Chronic infusion of a CRH 1 receptor antisense oligodeoxynucleotide into the central nucleus of the amygdala reduced anxiety-related behavior in socially defeated rats

Chronic infusion of a CRH 1 receptor antisense oligodeoxynucleotide into the central nucleus of... We studied the role of central amygdala CRH receptors in behavioral responses to an anxiogenic stimulus. An antisense oligodeoxynucleotide corresponding to the rat CRH 1 receptor mRNA was infused chronically into the central amygdaloid nucleus of male rats via osmotic minipumps (0.25 μg/0.5 μl/h). Control groups received infusions of either a scrambled sequence oligodeoxynucleotide or vehicle. On the 4th day of treatment, rats were subjected to 10 min of social defeat and immediately afterwards tested on the elevated plus-maze. Antisense oligodeoxynucleotide-treated rats spent significantly more time exploring the open arms of the plus-maze than scrambled sequence- and vehicle-treated animals, both of which did not differ from each other. The social discrimination test, on the other hand, revealed no difference in juvenile recognition abilities among the treatment groups. Using in situ hybridization and receptor autoradiography, we were not able to detect clear signals of CRH 1 receptor mRNA and CRH binding sites in the central amygdaloid nucleus of either group, confirming the reportedly low expression and density of CRH receptors in this brain area. The present data support the view that CRH receptors in the central nucleus of the amygdala are involved in the mediation and expression of anxiety-related behavior, but simultaneously raise questions as to the mechanisms of antisense oligodeoxynucleotide action. http://www.deepdyve.com/assets/images/DeepDyve-Logo-lg.png Regulatory Peptides Elsevier

Chronic infusion of a CRH 1 receptor antisense oligodeoxynucleotide into the central nucleus of the amygdala reduced anxiety-related behavior in socially defeated rats

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Publisher
Elsevier
Copyright
Copyright © 1995 Elsevier Ltd
ISSN
0167-0115
eISSN
1873-1686
DOI
10.1016/0167-0115(95)00099-W
Publisher site
See Article on Publisher Site

Abstract

We studied the role of central amygdala CRH receptors in behavioral responses to an anxiogenic stimulus. An antisense oligodeoxynucleotide corresponding to the rat CRH 1 receptor mRNA was infused chronically into the central amygdaloid nucleus of male rats via osmotic minipumps (0.25 μg/0.5 μl/h). Control groups received infusions of either a scrambled sequence oligodeoxynucleotide or vehicle. On the 4th day of treatment, rats were subjected to 10 min of social defeat and immediately afterwards tested on the elevated plus-maze. Antisense oligodeoxynucleotide-treated rats spent significantly more time exploring the open arms of the plus-maze than scrambled sequence- and vehicle-treated animals, both of which did not differ from each other. The social discrimination test, on the other hand, revealed no difference in juvenile recognition abilities among the treatment groups. Using in situ hybridization and receptor autoradiography, we were not able to detect clear signals of CRH 1 receptor mRNA and CRH binding sites in the central amygdaloid nucleus of either group, confirming the reportedly low expression and density of CRH receptors in this brain area. The present data support the view that CRH receptors in the central nucleus of the amygdala are involved in the mediation and expression of anxiety-related behavior, but simultaneously raise questions as to the mechanisms of antisense oligodeoxynucleotide action.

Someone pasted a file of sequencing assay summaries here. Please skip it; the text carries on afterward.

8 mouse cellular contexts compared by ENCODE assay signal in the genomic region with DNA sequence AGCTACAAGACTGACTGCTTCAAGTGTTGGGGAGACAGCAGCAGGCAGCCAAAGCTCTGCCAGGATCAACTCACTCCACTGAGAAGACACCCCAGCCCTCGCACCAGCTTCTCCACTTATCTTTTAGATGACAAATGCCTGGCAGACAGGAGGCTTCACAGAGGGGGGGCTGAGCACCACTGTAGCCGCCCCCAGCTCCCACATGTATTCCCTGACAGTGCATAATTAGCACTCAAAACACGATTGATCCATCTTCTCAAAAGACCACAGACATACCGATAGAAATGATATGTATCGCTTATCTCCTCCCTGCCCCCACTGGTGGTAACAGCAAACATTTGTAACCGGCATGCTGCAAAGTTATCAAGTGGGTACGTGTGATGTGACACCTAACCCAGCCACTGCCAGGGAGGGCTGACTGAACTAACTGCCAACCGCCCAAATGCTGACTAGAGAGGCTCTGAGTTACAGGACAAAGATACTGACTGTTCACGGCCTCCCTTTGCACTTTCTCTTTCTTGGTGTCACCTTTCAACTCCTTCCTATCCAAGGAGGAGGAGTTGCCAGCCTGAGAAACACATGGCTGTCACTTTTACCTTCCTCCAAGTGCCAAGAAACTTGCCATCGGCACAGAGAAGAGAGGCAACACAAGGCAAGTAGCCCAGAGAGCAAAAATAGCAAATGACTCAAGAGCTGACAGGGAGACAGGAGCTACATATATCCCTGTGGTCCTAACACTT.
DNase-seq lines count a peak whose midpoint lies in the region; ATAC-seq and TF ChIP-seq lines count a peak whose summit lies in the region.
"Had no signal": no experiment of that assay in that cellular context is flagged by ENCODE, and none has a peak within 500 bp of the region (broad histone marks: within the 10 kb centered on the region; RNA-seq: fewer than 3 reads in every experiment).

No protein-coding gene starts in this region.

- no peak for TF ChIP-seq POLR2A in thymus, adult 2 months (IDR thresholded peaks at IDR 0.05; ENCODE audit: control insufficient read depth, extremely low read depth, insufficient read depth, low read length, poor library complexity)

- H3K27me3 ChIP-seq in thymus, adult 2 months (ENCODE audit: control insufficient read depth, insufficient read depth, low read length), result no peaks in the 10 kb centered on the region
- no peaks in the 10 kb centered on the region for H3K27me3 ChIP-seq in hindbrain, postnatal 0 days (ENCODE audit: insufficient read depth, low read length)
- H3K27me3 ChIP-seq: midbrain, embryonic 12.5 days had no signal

Journal

Regulatory PeptidesElsevier

Published: Oct 20, 1995

References

  • A new test for aggression in rats without aversive stimulation: differential effects of d-amphetamine and cocaine
    Miczek, K.A.
  • Simultaneous monitoring of intracerebral release and behavior: endogenous vasopressin improves social recognition
    Engelmann, M.; Ludwig, M.; Landgraf, R.
  • Rapid effect on suckling of an oxytocin antisense oligonucleotide administered into rat supraoptic nucleus
    Neumann, I.; Porter, D.W.F.; Landgraf, R.; Pittman, Q.J.

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